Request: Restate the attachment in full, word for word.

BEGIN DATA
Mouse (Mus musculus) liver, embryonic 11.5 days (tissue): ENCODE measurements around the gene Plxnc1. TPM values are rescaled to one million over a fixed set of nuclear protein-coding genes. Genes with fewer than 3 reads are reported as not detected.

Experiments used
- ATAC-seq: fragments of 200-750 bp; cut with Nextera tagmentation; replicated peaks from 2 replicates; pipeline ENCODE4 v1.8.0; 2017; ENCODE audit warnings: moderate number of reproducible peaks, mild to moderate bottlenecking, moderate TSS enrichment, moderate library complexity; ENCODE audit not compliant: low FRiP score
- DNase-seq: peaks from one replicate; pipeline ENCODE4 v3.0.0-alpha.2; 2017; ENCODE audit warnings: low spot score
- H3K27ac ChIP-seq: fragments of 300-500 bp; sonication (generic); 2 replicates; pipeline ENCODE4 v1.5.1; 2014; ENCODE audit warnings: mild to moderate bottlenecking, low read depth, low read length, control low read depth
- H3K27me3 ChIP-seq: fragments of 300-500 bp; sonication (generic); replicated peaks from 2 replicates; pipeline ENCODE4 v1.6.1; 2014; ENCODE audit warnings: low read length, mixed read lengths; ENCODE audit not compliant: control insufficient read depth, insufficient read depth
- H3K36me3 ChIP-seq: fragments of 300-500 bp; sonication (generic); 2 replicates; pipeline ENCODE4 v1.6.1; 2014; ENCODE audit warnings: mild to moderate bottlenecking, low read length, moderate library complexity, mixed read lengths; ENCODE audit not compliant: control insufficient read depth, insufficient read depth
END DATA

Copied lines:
Mouse (Mus musculus) liver, embryonic 11.5 days (tissue): ENCODE measurements around the gene Plxnc1. TPM values are rescaled to one million over a fixed set of nuclear protein-coding genes. Genes with fewer than 3 reads are reported as not detected.

Experiments used
- ATAC-seq: fragments of 200-750 bp; cut with Nextera tagmentation; replicated peaks from 2 replicates; pipeline ENCODE4 v1.8.0; 2017; ENCODE audit warnings: moderate number of reproducible peaks, mild to moderate bottlenecking, moderate TSS enrichment, moderate library complexity; ENCODE audit not compliant: low FRiP score
- DNase-seq: peaks from one replicate; pipeline ENCODE4 v3.0.0-alpha.2; 2017; ENCODE audit warnings: low spot score
- H3K27ac ChIP-seq: fragments of 300-500 bp; sonication (generic); 2 replicates; pipeline ENCODE4 v1.5.1; 2014; ENCODE audit warnings: mild to moderate bottlenecking, low read depth, low read length, control low read depth
- H3K27me3 ChIP-seq: fragments of 300-500 bp; sonication (generic); replicated peaks from 2 replicates; pipeline ENCODE4 v1.6.1; 2014; ENCODE audit warnings: low read length, mixed read lengths; ENCODE audit not compliant: control insufficient read depth, insufficient read depth
- H3K36me3 ChIP-seq: fragments of 300-500 bp; sonication (generic); 2 replicates; pipeline ENCODE4 v1.6.1; 2014; ENCODE audit warnings: mild to moderate bottlenecking, low read length, moderate library complexity, mixed read lengths; ENCODE audit not compliant: control insufficient read depth, insufficient read depth